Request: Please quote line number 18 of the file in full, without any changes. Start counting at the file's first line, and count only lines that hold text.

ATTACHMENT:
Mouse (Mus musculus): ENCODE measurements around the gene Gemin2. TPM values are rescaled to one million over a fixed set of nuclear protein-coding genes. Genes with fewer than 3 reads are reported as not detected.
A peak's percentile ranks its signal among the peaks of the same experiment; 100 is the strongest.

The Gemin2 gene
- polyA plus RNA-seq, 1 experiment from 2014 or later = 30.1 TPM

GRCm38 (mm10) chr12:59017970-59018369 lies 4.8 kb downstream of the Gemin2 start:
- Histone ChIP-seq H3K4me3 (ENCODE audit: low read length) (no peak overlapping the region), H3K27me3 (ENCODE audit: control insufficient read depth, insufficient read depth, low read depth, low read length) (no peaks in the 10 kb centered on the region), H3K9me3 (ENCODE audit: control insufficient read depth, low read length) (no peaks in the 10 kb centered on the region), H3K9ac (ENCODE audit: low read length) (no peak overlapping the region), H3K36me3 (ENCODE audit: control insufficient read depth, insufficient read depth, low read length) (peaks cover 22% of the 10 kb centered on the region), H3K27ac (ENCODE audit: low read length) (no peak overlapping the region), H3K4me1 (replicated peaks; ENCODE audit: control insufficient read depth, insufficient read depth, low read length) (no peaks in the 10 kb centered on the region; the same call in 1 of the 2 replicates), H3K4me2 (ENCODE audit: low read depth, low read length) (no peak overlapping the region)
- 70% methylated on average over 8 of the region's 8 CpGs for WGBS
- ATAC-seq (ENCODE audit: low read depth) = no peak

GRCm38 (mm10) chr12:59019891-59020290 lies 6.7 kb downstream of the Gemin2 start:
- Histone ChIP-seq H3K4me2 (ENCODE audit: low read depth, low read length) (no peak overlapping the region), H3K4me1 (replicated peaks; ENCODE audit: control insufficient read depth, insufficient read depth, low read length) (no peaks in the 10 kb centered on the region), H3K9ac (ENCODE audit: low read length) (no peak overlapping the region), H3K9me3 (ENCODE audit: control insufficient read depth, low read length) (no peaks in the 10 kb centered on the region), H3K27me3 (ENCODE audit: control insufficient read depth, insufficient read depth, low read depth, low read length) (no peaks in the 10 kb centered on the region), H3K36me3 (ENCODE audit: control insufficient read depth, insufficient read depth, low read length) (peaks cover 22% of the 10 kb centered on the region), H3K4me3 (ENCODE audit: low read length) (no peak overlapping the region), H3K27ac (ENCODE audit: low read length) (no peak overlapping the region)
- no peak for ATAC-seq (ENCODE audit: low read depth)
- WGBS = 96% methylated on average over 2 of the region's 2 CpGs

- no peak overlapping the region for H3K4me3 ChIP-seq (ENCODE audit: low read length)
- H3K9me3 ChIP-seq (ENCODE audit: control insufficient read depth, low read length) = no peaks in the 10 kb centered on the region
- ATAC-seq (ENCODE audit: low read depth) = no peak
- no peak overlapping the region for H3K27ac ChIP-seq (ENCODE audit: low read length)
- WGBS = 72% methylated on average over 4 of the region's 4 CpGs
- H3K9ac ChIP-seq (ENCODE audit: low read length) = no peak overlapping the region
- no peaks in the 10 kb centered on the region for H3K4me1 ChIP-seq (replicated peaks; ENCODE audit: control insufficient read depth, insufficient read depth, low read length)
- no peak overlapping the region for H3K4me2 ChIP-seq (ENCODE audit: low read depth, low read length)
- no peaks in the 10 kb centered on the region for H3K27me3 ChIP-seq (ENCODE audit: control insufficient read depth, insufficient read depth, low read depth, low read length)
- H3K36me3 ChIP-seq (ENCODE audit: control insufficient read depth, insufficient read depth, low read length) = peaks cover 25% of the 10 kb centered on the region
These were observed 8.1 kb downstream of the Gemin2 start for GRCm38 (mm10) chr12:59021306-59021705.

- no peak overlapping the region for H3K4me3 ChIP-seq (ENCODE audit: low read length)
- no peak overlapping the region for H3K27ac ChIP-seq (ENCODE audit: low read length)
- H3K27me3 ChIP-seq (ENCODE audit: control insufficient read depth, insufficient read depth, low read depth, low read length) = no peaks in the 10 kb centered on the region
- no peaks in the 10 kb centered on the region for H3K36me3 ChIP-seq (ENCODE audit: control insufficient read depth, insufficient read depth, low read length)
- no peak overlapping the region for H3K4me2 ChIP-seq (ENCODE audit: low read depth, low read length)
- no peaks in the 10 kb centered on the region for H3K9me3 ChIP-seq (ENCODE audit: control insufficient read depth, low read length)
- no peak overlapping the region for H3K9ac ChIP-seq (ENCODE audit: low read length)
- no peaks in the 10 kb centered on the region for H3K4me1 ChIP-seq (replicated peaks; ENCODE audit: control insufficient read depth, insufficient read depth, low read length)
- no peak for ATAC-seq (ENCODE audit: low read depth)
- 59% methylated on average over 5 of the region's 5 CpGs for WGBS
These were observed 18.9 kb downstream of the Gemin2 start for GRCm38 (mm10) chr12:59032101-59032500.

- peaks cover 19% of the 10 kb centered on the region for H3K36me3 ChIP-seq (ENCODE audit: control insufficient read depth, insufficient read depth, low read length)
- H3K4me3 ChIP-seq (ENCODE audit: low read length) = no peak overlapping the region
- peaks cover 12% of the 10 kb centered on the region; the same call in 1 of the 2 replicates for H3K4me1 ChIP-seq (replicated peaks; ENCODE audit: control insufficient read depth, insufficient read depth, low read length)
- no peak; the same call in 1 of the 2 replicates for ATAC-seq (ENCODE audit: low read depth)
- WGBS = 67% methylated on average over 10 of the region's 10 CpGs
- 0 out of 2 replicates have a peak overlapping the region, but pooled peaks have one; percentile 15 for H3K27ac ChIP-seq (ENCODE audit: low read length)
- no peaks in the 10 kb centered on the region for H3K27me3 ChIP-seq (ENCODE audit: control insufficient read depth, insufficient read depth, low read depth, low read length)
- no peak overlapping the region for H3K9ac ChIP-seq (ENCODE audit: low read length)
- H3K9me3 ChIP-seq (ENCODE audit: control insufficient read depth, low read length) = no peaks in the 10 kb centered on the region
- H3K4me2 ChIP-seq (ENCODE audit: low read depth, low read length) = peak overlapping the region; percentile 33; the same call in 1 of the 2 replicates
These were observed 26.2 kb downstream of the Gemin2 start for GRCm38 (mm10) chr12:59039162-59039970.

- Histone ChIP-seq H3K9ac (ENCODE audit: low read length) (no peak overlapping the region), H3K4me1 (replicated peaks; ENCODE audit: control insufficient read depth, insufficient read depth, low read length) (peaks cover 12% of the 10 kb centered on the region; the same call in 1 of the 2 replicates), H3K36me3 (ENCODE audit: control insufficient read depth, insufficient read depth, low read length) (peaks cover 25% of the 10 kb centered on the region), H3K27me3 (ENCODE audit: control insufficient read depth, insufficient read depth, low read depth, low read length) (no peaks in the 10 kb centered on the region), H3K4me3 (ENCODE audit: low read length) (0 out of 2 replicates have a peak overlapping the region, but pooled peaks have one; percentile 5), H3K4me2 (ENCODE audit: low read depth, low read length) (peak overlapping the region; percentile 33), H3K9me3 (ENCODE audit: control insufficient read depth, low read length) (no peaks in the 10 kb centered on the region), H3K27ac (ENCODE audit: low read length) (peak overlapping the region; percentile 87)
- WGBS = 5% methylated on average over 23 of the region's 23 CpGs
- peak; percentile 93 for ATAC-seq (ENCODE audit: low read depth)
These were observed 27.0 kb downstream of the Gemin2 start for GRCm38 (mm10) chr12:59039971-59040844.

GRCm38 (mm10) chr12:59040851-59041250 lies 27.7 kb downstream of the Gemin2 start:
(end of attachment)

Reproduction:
- H3K9ac ChIP-seq (ENCODE audit: low read length) = no peak overlapping the region